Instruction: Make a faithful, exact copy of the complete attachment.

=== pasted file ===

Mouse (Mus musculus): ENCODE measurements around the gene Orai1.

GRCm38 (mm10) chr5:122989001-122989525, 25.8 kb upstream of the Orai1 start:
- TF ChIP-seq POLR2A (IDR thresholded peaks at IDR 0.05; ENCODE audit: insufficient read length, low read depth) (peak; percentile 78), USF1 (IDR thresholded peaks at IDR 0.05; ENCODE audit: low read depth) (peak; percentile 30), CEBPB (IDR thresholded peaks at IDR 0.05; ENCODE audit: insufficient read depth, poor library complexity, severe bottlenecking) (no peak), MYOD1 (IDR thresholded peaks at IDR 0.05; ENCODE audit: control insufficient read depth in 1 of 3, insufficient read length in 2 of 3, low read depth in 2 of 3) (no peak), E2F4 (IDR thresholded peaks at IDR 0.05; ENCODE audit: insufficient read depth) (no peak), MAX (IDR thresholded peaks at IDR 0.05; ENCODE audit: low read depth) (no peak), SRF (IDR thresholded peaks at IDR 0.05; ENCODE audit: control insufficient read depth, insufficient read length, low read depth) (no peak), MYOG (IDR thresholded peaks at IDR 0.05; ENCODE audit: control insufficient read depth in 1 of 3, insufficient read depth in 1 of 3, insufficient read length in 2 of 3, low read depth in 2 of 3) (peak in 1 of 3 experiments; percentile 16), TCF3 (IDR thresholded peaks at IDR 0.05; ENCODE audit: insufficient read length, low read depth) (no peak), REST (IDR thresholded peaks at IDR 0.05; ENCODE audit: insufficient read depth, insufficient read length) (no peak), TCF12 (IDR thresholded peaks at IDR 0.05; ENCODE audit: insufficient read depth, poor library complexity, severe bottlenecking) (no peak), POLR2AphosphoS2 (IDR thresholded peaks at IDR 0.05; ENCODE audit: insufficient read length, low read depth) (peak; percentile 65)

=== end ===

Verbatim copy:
Mouse (Mus musculus): ENCODE measurements around the gene Orai1.

GRCm38 (mm10) chr5:122989001-122989525, 25.8 kb upstream of the Orai1 start:
- TF ChIP-seq POLR2A (IDR thresholded peaks at IDR 0.05; ENCODE audit: insufficient read length, low read depth) (peak; percentile 78), USF1 (IDR thresholded peaks at IDR 0.05; ENCODE audit: low read depth) (peak; percentile 30), CEBPB (IDR thresholded peaks at IDR 0.05; ENCODE audit: insufficient read depth, poor library complexity, severe bottlenecking) (no peak), MYOD1 (IDR thresholded peaks at IDR 0.05; ENCODE audit: control insufficient read depth in 1 of 3, insufficient read length in 2 of 3, low read depth in 2 of 3) (no peak), E2F4 (IDR thresholded peaks at IDR 0.05; ENCODE audit: insufficient read depth) (no peak), MAX (IDR thresholded peaks at IDR 0.05; ENCODE audit: low read depth) (no peak), SRF (IDR thresholded peaks at IDR 0.05; ENCODE audit: control insufficient read depth, insufficient read length, low read depth) (no peak), MYOG (IDR thresholded peaks at IDR 0.05; ENCODE audit: control insufficient read depth in 1 of 3, insufficient read depth in 1 of 3, insufficient read length in 2 of 3, low read depth in 2 of 3) (peak in 1 of 3 experiments; percentile 16), TCF3 (IDR thresholded peaks at IDR 0.05; ENCODE audit: insufficient read length, low read depth) (no peak), REST (IDR thresholded peaks at IDR 0.05; ENCODE audit: insufficient read depth, insufficient read length) (no peak), TCF12 (IDR thresholded peaks at IDR 0.05; ENCODE audit: insufficient read depth, poor library complexity, severe bottlenecking) (no peak), POLR2AphosphoS2 (IDR thresholded peaks at IDR 0.05; ENCODE audit: insufficient read length, low read depth) (peak; percentile 65)